Creative articles about quilting

Old Block Quilt-Along, Part 30: Turkey Tracks

I would like to introduce the 30th block for the Old Block Quilt-Along, which I bring to you as a herald of spring! It is called “Turkey Tracks”.

Like many of the blocks presented here, “Turkey Tracks” dates back a long way before it was first published. It was probably created around 1850 – perhaps even earlier. It then became well-known from newspapers in the 1920s and 30s. It was featured in The Kansas City Star in 1936, and there are also very similar designs under the following names: “Iris Leaf”, “The Swallow”, “Bible Tulip” and “Burr and Thistle”. But what I find most interesting is that the name of this block was initially “Wandering Foot”!

“Colonial Boys Were Never Permitted to Sleep Under ‘Wandering Foot’ Quilt” was the title of Nancy Cabot’s column in the Chicago Tribune. The superstition was that if a little boy slept under a “Wandering Foot” quilt, he may be afflicted with a “wandering foot” and run away from home. “The name was changed to ‘Turkey Tracks’ in the hope that the curse would be lifted,” she writes. This quilt block was also known as “Devil’s Footprints” and “Aunt Dinah’s Hunt” at the time. (Source: More about Nancy / Nancy Cabot Sew Along, Wandering Foot Quilt Block, 5.2.2013)

Ruth Finley said about this pattern, “But wanderlust, the craving for change … rose among the men and boys of America to the pitch of emotional disease.” (Source: “Wandering Foot Quilt Pattern – Reflecting the Rush for Gold and Land”,, 2007 Judy Breneman)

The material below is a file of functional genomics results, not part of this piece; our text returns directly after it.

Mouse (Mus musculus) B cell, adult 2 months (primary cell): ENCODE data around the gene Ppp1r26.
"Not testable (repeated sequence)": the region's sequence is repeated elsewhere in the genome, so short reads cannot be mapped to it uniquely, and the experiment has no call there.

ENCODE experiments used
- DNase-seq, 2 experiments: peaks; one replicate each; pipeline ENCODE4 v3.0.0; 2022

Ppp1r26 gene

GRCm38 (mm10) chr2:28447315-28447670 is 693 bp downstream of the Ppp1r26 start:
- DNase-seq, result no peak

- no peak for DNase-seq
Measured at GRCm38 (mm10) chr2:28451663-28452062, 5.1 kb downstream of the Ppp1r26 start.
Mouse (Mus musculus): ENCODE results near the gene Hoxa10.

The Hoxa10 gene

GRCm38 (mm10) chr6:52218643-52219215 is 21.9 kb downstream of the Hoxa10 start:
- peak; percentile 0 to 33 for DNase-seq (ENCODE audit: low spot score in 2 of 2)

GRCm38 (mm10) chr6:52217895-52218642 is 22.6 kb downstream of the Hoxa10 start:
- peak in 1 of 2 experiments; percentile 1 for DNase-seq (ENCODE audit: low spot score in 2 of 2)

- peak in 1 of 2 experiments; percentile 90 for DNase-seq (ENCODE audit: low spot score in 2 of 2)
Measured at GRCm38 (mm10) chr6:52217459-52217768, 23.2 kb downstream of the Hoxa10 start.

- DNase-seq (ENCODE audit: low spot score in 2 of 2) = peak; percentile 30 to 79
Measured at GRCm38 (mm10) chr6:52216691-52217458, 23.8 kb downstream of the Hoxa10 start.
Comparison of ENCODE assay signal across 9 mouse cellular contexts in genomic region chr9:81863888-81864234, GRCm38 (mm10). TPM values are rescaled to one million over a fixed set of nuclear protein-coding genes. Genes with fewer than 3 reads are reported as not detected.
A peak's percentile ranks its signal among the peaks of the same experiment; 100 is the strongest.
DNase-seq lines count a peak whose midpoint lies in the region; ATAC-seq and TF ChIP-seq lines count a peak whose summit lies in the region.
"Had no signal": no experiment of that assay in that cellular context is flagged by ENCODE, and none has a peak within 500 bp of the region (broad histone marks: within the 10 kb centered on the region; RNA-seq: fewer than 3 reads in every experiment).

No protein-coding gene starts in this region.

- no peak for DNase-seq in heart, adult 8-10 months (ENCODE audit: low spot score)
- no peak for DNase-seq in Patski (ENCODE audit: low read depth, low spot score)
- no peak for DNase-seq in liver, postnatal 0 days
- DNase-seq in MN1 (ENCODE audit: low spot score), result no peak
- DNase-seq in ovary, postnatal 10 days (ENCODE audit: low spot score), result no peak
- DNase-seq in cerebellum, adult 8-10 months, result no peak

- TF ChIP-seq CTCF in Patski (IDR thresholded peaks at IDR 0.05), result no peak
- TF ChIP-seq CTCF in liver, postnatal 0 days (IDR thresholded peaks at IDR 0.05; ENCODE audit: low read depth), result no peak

We are sewing the “Turkey Tracks” patchwork block

Turkey Tracks is a 9″ block (9.5″ including the seam allowance) and is made using pattern templates.

Download the patchwork templates

For cutting out, I have created two PDF documents to download:

  • The first is a coloring sheet. This allows you to try out colors and designs for this block to see what they look like.
  • And on the second you will find the templates.

On the PDF with the templates, I have put a control square with a side length of 1 inch so that you can check whether your printout of the templates is the right size. It is important to set your print options to “Actual size”.

Here are the downloads:

Coloring sheet “Turkey Tracks”

Templates “Turkey Tracks”

Cutting out the pattern pieces

You will need to cut out the following number of pieces:

  • Template A: 1 x patterned fabric 
  • Template B: 4 x background fabric
  • Template C: 4 x patterned fabric
  • Template D: 4 x background fabric
  • Template E: 4 x background fabric
  • Template F: 4 x patterned fabric
  • Template G: 4 x patterned fabric

Sewing the Turkey Tracks patchwork block

The block involves a combination of curves and Y-seams. As you have already had plenty of practice, these should no longer be too much of a challenge for you!

First, take a careful look at my instructions and lay out your cut out pieces. Then you can get started.

Start with the middle piece A and the corresponding large background B pieces. Mark the points of intersection of the seam allowances on the back of the fabric.

Then, first of all sew two opposite B pieces onto the middle piece. You can then attach the two other B pieces.